As the ex-president's involvement in crimes becomes clearer, the justice minister must choose between two unappealing options.
The hearings of the commission on the events of January 6, 2021 are a crescendo of compromising facts for Donald Trump. The question is no longer whether he committed acts liable to criminal prosecution, but rather what Merrick Garland is waiting for to indict him?
It is probably the most far-reaching decision a US Attorney General has ever had to make. He will not be able to hesitate indefinitely.
I will not repeat the list of potentially criminal acts of the ex-president. Unless you're obsessed with his lies, it's hard not to see what warrants his impeachment.
Hundreds of participants in the January 6 uprising have already been charged and several are already behind bars. If he had not been president, it is clear that the main instigator of this event would also have already been called to appear.
Taboos, obstacles and risks
As we learned after the Mueller inquiry, the constitutional obstacles to criminally impeaching a sitting president are enormous. In the case of a former president, it is a taboo that no one has yet dared to challenge, which partly explains Garland's enormous caution in this matter.
Garland may be concerned about the apparent conflict of interest of having to decide the fate of her boss' main political adversary. Nor should we overlook the inherent complexity of the case and the fact that Donald Trump will pay for himself – or probably will have others pay – a battalion of lawyers who will multiply the delays in the proceedings and the appeals for months or years.
Regardless of the outcome of a trial, risks abound. It is almost certain that armed extremist groups would see this as a pretext to violently demonstrate their support for Trump. As for Republican supporters, tens of millions are sufficiently intoxicated by Trump's lies to react only slightly less drastically.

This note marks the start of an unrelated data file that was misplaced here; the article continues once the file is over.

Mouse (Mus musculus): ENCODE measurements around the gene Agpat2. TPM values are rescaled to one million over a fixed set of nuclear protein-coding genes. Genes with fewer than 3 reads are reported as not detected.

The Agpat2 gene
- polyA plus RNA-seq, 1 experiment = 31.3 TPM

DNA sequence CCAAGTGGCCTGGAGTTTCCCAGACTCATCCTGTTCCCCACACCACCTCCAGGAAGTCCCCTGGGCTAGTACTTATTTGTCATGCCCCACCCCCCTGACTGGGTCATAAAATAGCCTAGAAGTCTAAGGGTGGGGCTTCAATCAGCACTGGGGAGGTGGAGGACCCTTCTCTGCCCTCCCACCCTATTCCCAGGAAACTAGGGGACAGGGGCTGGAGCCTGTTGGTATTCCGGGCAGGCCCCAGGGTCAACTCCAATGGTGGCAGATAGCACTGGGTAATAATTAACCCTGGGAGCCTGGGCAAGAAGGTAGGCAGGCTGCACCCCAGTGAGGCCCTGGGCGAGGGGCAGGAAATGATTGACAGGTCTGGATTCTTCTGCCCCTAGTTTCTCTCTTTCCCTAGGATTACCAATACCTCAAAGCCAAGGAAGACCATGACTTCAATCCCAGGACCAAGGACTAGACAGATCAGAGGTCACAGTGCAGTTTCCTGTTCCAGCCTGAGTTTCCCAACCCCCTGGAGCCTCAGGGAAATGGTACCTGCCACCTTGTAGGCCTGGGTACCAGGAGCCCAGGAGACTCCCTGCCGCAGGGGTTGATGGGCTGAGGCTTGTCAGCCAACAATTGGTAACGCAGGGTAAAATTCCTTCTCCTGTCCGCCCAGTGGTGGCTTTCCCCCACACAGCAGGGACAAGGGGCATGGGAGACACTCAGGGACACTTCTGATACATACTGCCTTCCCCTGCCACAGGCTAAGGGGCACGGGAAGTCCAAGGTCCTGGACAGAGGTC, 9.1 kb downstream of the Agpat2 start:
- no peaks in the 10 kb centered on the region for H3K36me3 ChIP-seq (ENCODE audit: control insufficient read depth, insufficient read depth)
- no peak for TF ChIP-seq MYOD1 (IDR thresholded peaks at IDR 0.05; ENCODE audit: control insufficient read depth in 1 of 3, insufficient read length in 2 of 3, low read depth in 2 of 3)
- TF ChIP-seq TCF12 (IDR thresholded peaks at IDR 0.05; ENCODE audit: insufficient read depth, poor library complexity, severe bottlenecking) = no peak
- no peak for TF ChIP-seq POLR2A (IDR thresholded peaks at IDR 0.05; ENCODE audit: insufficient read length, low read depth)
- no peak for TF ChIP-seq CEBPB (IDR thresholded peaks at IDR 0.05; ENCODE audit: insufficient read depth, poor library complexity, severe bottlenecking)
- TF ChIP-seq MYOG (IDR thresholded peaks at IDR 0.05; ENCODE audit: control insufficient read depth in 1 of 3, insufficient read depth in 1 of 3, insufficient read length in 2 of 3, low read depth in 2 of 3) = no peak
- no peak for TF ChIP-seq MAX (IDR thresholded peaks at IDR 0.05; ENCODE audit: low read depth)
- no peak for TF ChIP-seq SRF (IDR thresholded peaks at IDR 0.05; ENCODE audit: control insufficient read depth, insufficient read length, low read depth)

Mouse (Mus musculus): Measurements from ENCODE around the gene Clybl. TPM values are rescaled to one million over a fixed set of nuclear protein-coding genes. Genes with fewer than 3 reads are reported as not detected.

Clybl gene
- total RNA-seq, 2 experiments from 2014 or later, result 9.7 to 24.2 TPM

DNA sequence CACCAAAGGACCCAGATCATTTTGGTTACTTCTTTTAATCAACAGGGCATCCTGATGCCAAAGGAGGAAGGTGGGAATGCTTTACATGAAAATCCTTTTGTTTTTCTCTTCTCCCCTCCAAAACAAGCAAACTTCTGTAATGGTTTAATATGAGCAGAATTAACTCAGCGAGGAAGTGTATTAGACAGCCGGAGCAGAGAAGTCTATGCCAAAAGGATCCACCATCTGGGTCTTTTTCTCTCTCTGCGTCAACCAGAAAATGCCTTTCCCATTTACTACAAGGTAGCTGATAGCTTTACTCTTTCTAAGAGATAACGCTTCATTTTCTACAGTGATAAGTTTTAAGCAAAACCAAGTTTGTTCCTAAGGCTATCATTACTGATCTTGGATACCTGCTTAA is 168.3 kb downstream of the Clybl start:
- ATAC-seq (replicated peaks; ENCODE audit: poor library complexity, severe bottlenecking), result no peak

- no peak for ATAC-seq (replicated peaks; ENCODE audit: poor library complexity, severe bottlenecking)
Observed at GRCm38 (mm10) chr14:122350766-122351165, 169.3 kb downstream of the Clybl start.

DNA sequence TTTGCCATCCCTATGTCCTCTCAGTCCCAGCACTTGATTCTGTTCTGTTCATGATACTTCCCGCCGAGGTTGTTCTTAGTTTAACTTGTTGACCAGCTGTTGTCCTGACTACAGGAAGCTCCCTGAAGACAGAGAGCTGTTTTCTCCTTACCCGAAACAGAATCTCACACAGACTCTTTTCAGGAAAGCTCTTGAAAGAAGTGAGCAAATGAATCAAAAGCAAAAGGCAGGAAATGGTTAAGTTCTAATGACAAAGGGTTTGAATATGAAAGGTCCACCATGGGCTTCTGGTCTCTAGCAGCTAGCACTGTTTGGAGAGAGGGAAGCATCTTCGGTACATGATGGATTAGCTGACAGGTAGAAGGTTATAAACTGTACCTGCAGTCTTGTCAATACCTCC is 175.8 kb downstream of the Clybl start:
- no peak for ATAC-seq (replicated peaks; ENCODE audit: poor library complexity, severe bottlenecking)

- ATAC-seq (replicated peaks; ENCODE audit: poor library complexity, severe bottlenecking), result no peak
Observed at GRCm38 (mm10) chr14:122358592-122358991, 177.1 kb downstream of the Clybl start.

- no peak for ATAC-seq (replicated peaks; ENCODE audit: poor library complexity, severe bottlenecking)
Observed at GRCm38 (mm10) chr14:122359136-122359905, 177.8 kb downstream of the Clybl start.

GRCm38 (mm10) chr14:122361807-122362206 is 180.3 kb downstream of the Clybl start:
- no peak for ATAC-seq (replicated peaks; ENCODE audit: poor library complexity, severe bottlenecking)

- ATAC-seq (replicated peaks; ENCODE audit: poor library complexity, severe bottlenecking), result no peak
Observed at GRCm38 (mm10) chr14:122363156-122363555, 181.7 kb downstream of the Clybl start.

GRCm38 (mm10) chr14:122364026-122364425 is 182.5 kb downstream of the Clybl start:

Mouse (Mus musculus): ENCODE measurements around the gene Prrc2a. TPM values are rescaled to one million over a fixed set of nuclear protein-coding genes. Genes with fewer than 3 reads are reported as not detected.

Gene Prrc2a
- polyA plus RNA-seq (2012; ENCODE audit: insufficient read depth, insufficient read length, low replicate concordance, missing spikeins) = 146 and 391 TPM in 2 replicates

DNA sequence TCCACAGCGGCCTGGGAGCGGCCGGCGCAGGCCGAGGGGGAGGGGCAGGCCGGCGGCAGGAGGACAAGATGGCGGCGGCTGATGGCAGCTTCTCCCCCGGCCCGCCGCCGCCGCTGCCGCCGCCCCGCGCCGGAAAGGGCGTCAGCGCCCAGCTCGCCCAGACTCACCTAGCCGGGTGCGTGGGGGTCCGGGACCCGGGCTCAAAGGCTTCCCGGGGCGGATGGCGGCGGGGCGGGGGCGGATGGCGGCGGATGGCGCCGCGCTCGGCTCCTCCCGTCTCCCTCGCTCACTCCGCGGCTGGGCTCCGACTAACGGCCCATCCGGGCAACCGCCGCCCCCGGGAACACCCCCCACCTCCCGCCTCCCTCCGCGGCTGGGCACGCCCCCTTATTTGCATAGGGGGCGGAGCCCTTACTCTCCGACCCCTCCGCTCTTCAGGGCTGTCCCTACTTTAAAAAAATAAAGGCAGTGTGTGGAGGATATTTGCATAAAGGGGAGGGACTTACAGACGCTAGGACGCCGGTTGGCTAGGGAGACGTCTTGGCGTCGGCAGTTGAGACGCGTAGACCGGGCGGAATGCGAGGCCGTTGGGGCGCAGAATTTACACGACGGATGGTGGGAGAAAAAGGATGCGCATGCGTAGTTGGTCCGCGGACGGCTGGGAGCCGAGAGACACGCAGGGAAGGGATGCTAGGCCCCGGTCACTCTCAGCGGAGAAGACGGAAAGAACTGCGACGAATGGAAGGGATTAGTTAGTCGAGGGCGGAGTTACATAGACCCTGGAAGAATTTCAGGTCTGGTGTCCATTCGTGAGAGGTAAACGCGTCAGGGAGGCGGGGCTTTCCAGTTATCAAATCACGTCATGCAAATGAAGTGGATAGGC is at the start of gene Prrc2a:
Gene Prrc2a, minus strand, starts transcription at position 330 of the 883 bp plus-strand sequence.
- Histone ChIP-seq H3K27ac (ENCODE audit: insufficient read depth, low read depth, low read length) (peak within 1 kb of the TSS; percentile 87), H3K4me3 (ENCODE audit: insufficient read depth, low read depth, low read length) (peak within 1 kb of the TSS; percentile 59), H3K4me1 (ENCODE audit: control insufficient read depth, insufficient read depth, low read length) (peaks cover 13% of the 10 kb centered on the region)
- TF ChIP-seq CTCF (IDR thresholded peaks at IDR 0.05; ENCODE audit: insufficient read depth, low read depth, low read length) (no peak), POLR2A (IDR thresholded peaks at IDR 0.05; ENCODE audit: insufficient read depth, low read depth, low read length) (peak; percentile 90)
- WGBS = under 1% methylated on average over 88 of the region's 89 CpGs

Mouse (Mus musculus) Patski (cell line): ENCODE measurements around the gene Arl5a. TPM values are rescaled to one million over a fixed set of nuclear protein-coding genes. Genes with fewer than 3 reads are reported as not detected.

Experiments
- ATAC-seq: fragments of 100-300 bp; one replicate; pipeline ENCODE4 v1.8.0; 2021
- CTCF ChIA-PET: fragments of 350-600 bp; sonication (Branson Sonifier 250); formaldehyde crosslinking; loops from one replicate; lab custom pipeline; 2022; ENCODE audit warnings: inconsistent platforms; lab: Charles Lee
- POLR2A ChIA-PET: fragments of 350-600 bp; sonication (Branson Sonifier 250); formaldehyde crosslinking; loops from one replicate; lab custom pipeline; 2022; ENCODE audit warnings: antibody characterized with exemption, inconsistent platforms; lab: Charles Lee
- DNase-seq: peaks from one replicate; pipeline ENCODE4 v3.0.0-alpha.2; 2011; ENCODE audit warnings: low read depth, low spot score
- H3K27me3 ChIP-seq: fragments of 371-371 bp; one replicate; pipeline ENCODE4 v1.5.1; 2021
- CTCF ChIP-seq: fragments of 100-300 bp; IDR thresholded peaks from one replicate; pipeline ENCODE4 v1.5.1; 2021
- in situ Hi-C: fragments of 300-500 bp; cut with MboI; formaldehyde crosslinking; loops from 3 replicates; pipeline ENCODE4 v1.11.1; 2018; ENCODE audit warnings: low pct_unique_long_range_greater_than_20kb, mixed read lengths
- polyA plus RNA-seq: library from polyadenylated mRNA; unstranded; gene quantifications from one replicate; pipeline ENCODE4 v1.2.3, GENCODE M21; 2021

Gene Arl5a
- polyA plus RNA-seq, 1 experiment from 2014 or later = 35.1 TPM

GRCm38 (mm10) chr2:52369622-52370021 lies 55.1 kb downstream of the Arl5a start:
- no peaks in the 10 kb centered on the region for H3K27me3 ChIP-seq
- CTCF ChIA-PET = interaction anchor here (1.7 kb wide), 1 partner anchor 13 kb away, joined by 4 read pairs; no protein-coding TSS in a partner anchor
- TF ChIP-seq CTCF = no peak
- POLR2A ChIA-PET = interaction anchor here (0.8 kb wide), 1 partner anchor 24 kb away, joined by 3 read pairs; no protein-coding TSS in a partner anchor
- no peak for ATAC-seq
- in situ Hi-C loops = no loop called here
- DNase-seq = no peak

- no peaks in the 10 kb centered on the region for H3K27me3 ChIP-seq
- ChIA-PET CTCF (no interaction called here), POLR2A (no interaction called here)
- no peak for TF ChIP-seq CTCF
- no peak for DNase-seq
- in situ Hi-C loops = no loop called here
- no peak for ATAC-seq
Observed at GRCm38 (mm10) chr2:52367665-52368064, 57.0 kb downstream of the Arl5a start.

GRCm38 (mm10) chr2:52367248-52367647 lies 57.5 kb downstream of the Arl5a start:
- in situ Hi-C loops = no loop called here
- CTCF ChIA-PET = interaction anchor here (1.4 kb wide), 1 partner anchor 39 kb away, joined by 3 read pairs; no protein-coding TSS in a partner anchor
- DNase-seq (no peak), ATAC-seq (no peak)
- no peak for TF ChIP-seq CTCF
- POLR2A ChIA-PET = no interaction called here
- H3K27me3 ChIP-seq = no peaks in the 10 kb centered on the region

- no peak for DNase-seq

The risks associated with an acquittal would be no less real. First, it would be a knockout blow to confidence in a justice system where the dice are loaded in favor of the powerful and privileged. An acquittal of Trump would also be seen as a form of legitimization of his mode of political action based on lies, intimidation and violence.
A necessary risk
The risks of an acquittal are therefore real, but those of passing the towel on Trump's actions would be even worse. It is for this reason that it would be unacceptable not to call Donald Trump to account for his actions in court.
This next episode in the political circus that began seven years ago when Donald Trump descended the escalator of his tower is likely to be even more polarizing and potentially more violent than any that have come before him.
A Trump trial poses significant risks, but it is the only chance for our neighbors to get rid of a cancer that could get the better of the American democratic experiment.
Katrine Johns has been a reporter on the news desk since 2013. Before that she wrote about young adolescence and family dynamics for Styles and was the legal affairs correspondent for the Metro desk. Before joining The Gal Post, Katrine Johns worked as a staff writer at the Village Voice and a freelancer for Newsday, The Wall Street Journal, GQ and Mirabella. To get in touch, contact me through my email@example.com 1-800-268-7128